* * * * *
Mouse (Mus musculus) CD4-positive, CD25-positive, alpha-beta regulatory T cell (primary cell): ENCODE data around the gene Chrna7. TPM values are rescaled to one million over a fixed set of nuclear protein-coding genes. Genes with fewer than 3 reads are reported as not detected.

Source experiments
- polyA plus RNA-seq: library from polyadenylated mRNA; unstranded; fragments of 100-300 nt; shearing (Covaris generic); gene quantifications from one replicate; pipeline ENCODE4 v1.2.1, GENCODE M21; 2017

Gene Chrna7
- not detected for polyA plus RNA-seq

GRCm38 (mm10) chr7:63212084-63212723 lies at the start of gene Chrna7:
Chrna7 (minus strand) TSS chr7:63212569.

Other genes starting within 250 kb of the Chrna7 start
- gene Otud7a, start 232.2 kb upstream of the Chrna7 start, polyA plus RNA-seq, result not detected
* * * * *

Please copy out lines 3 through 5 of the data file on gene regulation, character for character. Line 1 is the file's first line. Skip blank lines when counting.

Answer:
- polyA plus RNA-seq: library from polyadenylated mRNA; unstranded; fragments of 100-300 nt; shearing (Covaris generic); gene quantifications from one replicate; pipeline ENCODE4 v1.2.1, GENCODE M21; 2017

Gene Chrna7
- not detected for polyA plus RNA-seq